Access to Intellectual Property for Innovation: Evidence on Problems and Coping Strategies from German Firms

38 Pages Posted: 1 Dec 2010

See all articles by Elisabeth Mueller

Elisabeth Mueller

German Graduate School of Management and Law

Iain M. Cockburn

Boston University Questrom School of Business; National Bureau of Economic Research (NBER)

Megan MacGarvie

Boston University School of Management; National Bureau of Economic Research (NBER)

Date Written: December 1, 2010

Abstract

Transaction costs and contracting problems associated with proliferation of patents may have a negative impact on innovation. We present novel data on the frequency with which innovative German firms encounter problems with access to intellectual property (IP) for innovation. While only a small percentage of all firms report halting or not starting innovation projects because of IP issues, larger fractions report taking actions such as modifying projects or use of "coping mechanisms" such as acquisition or exchange of IPR in the market for technology. Much of this activity is concentrated in firms which are larger, more R&D intensive, and have more patents. Firms operating in technology areas in which IP ownership is more concentrated appear to be better able to prevent problems of access to IP from arising by using coping mechanisms, suggesting that transacting in the market for technology may be less costly where ownership of IP is less fragmented. Interestingly we find no evidence that problems of access to IP are more severe in the complex/cumulative industries where patent thickets are thought to present the most serious challenges.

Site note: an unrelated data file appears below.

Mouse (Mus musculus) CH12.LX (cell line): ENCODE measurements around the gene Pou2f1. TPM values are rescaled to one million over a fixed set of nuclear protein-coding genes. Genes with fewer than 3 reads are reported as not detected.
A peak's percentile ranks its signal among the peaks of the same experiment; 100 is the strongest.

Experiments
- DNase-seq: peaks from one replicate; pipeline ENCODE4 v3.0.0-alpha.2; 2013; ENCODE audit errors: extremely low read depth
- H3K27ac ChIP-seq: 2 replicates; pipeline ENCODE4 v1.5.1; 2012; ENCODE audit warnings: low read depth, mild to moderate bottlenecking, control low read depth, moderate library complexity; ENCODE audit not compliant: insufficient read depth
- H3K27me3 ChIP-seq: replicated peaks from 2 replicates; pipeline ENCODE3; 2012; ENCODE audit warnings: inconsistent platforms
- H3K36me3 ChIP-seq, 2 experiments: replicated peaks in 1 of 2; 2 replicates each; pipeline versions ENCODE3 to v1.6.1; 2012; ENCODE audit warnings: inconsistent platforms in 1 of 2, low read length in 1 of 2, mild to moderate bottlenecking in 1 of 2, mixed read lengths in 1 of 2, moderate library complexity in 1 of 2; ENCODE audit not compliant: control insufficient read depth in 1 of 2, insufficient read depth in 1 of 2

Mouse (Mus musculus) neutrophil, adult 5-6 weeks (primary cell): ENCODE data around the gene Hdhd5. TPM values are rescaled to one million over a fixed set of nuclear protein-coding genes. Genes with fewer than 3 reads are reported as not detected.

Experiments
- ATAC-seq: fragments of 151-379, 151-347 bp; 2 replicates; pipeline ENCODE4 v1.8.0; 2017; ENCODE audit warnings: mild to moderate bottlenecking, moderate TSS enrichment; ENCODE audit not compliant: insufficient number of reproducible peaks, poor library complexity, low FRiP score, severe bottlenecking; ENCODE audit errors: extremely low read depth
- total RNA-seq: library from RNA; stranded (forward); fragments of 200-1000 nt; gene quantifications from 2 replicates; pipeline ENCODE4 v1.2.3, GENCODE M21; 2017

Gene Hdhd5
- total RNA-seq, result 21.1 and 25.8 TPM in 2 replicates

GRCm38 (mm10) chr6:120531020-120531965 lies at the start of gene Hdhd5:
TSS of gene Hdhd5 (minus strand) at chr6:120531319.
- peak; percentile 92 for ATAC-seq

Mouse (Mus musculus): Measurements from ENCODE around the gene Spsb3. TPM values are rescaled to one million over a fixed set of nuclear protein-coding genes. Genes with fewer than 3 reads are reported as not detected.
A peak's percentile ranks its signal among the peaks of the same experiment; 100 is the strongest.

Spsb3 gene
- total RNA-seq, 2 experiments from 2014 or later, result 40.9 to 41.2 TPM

Keywords: access to intellectual property, patents, innovation

JEL Classification: O34, O31

Suggested Citation

Mueller, Elisabeth and Cockburn, Iain M. and MacGarvie, Megan, Access to Intellectual Property for Innovation: Evidence on Problems and Coping Strategies from German Firms (December 1, 2010). TILEC Discussion Paper No. 2010-042. Available at SSRN: https://ssrn.com/abstract=1718408 or http://dx.doi.org/10.2139/ssrn.1718408

Elisabeth Mueller (Contact Author)

German Graduate School of Management and Law ( email )

Bildungscampus 2
Heilbronn, 74076
Germany

Iain M. Cockburn

Boston University Questrom School of Business ( email )

595 Commonwealth Avenue
Boston, MA MA 02215
United States
617-353-3775 (Phone)

National Bureau of Economic Research (NBER) ( email )

1050 Massachusetts Avenue
Cambridge, MA 02138
United States

Megan MacGarvie

Boston University School of Management ( email )

595 Commonwealth Avenue
Boston, MA 02215
United States

National Bureau of Economic Research (NBER)

1050 Massachusetts Avenue
Cambridge, MA 02138
United States

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